Too much sense, and not enough gentleness, empathy and humour. But what the heck . . . I'm a man, right? (yep, got one of those and two of the other things)Ny my maleness I deserve to be in charge of someone, even if it is only a wife. Better to have a cow, but . . . what's a cityboy gonna do with a cow? A women is much better around the apartment. She's gotta be a good cook, ya understand, and quiet and respectful, a good listener who only gives opinions when asked. She's gotta be a good housecleaner, frugal shopper, forgiving of my vices yet have none of her own, and, of course, be a good-looker and be good in bed . . . and do whatever I say, and do it with only one thing in mind -- a desire to please me.

After all . . . I am a man. It's what I deserve.

Alex said...

...? What says that anyone deserves anything? And what virtue demands one be in control of anything other than their own actions?

OnlyEd said...

Practical Wisdom, Justice, Magnificence, Friendliness, Self-Control . . .

I don't have our school book here, but using the Gutenberg Press version (JA Smith 1998) . . .

Book XI paragraph 8, 9 & 10:
"Further: Just, in the way of metaphor and similitude, there may be I do not say between a man and himself exactly but between certain parts of his nature; but not Just of every kind, only such as belongs to the relation of master and slave, or to that of the head of a family. For all through this treatise the rational part of the Soul has been viewed as distinct from the irrational.

Now, taking these into consideration, there is thought to be a possibility of injustice towards one's self, because herein it is possible for men to suffer somewhat in contradiction of impulses really their own; and so it is thought that there is Just of a certain kind between these parts mutually, as between ruler and ruled.

Let this then be accepted as an account of the distinctions which we recognise respecting Justice and the rest of the moral virtues."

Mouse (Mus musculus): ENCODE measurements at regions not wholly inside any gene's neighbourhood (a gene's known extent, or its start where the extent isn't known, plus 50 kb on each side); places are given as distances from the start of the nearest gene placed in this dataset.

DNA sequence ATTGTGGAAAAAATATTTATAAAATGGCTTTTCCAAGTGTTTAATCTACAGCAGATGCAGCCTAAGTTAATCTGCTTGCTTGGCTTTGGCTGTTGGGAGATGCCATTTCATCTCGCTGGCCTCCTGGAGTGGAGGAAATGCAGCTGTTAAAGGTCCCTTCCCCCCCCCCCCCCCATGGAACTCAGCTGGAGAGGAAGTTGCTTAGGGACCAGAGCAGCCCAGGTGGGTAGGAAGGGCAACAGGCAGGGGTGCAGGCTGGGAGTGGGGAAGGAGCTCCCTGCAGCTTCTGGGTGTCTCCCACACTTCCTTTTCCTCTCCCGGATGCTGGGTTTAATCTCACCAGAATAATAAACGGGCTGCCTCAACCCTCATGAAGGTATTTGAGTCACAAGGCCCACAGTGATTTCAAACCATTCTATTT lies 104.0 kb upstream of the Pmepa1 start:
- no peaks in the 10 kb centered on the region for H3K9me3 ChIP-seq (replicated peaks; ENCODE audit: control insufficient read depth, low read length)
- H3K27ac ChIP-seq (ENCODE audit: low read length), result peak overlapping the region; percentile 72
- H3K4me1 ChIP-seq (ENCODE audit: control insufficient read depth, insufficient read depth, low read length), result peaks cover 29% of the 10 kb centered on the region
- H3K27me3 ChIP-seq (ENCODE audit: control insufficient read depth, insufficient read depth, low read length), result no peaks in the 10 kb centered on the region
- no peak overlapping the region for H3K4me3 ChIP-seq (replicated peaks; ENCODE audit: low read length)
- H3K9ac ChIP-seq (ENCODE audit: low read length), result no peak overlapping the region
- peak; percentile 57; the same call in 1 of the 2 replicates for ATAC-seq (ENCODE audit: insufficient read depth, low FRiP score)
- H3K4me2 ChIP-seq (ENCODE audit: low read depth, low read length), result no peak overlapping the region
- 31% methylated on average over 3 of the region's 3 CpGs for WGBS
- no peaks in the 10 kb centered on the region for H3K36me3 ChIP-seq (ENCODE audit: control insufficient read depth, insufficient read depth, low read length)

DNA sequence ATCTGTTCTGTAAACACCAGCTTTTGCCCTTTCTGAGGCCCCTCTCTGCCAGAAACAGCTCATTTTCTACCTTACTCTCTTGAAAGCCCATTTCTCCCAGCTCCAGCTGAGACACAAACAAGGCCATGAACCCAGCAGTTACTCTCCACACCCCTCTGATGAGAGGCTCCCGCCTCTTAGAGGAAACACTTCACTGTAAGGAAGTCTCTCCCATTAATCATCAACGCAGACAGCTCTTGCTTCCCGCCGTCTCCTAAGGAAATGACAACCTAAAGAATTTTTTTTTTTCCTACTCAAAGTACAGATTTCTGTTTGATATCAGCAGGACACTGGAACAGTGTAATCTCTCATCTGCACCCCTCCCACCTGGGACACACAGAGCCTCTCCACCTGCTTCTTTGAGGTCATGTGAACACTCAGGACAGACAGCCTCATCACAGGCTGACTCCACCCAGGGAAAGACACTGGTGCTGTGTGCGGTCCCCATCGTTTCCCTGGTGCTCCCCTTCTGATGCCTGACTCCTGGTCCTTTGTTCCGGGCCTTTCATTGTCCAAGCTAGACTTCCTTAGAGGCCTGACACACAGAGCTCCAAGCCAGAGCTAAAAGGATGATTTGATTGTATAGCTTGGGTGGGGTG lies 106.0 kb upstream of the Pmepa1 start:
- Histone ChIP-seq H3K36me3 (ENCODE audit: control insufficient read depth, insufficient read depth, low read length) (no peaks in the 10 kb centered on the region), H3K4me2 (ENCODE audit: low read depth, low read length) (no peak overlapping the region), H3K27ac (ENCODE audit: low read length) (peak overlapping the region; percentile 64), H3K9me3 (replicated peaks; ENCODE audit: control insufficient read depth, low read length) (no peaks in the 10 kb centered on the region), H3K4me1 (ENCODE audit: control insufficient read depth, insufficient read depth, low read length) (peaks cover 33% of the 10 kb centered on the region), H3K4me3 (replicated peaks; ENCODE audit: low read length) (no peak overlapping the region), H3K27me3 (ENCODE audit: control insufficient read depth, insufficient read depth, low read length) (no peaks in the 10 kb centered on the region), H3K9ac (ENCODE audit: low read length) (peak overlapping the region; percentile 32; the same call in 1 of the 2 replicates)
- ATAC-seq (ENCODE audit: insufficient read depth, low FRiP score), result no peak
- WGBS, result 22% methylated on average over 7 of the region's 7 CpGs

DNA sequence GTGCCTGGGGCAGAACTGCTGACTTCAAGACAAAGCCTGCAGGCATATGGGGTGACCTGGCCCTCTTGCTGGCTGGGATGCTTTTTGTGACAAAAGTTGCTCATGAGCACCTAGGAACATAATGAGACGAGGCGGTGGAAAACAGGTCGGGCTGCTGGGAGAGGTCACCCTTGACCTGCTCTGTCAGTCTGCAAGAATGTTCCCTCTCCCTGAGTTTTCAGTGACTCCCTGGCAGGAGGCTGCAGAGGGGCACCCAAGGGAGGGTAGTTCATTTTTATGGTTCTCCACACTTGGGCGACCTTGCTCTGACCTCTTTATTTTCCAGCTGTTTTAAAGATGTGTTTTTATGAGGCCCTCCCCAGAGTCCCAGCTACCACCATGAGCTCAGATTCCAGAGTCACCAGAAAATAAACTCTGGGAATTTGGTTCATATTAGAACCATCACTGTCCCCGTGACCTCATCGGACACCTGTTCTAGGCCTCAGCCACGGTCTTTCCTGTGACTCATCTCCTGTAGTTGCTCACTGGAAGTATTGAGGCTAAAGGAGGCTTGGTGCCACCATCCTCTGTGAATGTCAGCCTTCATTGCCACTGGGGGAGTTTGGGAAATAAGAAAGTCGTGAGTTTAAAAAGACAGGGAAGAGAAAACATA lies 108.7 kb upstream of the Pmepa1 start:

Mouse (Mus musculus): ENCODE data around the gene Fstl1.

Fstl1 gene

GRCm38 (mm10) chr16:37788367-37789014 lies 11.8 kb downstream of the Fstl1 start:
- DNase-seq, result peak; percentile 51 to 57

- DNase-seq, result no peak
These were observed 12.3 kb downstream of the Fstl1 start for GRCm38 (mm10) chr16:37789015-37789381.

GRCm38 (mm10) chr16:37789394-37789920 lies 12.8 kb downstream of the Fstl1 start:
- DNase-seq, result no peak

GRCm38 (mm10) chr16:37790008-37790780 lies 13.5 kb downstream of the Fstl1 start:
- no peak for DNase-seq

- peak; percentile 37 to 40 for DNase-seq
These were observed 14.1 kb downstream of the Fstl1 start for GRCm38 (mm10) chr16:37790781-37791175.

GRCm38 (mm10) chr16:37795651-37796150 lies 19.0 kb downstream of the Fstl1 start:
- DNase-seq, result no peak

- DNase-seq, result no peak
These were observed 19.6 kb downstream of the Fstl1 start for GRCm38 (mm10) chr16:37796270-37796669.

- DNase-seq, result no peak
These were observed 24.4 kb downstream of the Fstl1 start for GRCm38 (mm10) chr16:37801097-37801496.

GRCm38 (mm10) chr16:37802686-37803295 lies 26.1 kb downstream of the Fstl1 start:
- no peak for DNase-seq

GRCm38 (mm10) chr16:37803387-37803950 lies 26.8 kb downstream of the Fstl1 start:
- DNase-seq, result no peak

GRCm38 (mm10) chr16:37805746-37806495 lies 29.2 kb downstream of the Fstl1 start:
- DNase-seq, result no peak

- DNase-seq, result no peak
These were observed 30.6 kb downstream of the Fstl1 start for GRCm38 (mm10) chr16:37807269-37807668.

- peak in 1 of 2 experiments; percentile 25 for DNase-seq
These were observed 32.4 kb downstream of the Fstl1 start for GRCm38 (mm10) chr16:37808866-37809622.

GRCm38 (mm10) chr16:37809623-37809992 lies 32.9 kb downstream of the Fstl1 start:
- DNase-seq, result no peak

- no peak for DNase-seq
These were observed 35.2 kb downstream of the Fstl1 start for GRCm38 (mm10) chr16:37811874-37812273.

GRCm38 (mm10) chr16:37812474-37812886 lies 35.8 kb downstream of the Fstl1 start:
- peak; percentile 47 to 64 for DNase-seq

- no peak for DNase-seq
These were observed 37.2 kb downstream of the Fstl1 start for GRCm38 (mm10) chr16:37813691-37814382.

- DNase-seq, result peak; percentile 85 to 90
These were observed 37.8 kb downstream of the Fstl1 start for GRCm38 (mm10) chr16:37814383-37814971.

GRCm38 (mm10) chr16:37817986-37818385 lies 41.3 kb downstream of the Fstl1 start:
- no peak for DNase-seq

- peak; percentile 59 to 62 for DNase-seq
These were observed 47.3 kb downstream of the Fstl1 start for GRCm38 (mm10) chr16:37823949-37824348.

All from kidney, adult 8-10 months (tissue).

Book VIII paragraph 4:
"Euripides has thus embodied this sentiment; "How," says one of his
Characters, "How foolish am I, who whereas I might have shared equally, idly numbered among the multitude of the army ... for them that are busy and meddlesome [Jove hates]," because the generality of mankind seek their own good and hold that this is their proper business. It is then from this opinion that the notion has arisen that such men are the Practically-Wise. And yet it is just possible that the good of the
individual cannot be secured independently of connection with a family or a community. And again, how a man should manage his own affairs is sometimes not quite plain, and must be made a matter of inquiry."

Book II paragraph 8:
"To all our elders also the honour befitting their age, by rising up in their presence, turning out of the way for them, and all similar marks of respect: to our companions again, or brothers, frankness and free participation in all we have. And to those of the same family, or tribe, or city, with ourselves, and all similarly connected with us, we should constantly try to render their due, and to discriminate what belongs to each in respect of nearness of connection, or goodness, or intimacy: of course in the case of those of the same class the discrimination is easier; in that of those who are in different classes it is a matter of more trouble. This, however, should not be a reason for giving up the attempt, but we must observe the distinctions so far as it is practicable to do so."

. . . and to make clear the subservience of the female . . .
Book V paragraph 2 & 3:
"I mean the Brutish, as in the case of the female who, they say, would rip up women with child and eat the foetus; or the tastes which are found among the savage tribes bordering on the Pontus, some liking raw flesh, and some being cannibals, and some lending one another their children to make feasts of; or what is said of Phalaris. These are instances of Brutish states, caused in some by disease or madness; take, for instance, the man who sacrificed and ate his mother, or him who
devoured the liver of his fellow-servant. Instances again of those caused by disease or by custom, would be, plucking out of hair, or eating one's nails, or eating coals and earth. ... Now wherever nature is really the cause no one would think of calling men of Imperfect Self-Control, ... nor, in like manner, such as are in a diseased state through custom.

[Sidenote:1149a] Obviously the having any of these inclinations is something foreign to what is denominated Vice, just as Brutishness is: and when a man has them his mastering them is not properly Self-Control, nor his being mastered by them Imperfection of Self-Control in the proper sense, but only in the way of resemblance; just as we may say a man of ungovernable wrath fails of Self-Control in respect of anger but not simply fails of Self-Control. For all excessive folly, cowardice, absence of Self-Control, or irritability, are either Brutish or morbid. The man, for instance, who is naturally afraid of all things, even if a mouse should stir, is cowardly after a Brutish sort; there was a man again who, by reason of disease, was afraid of a cat: and of the fools, they who are naturally destitute of Reason and live only by Sense are Brutish, as are some tribes of the far-off barbarians, while others who are so by reason of diseases, epileptic or frantic, are in morbid states."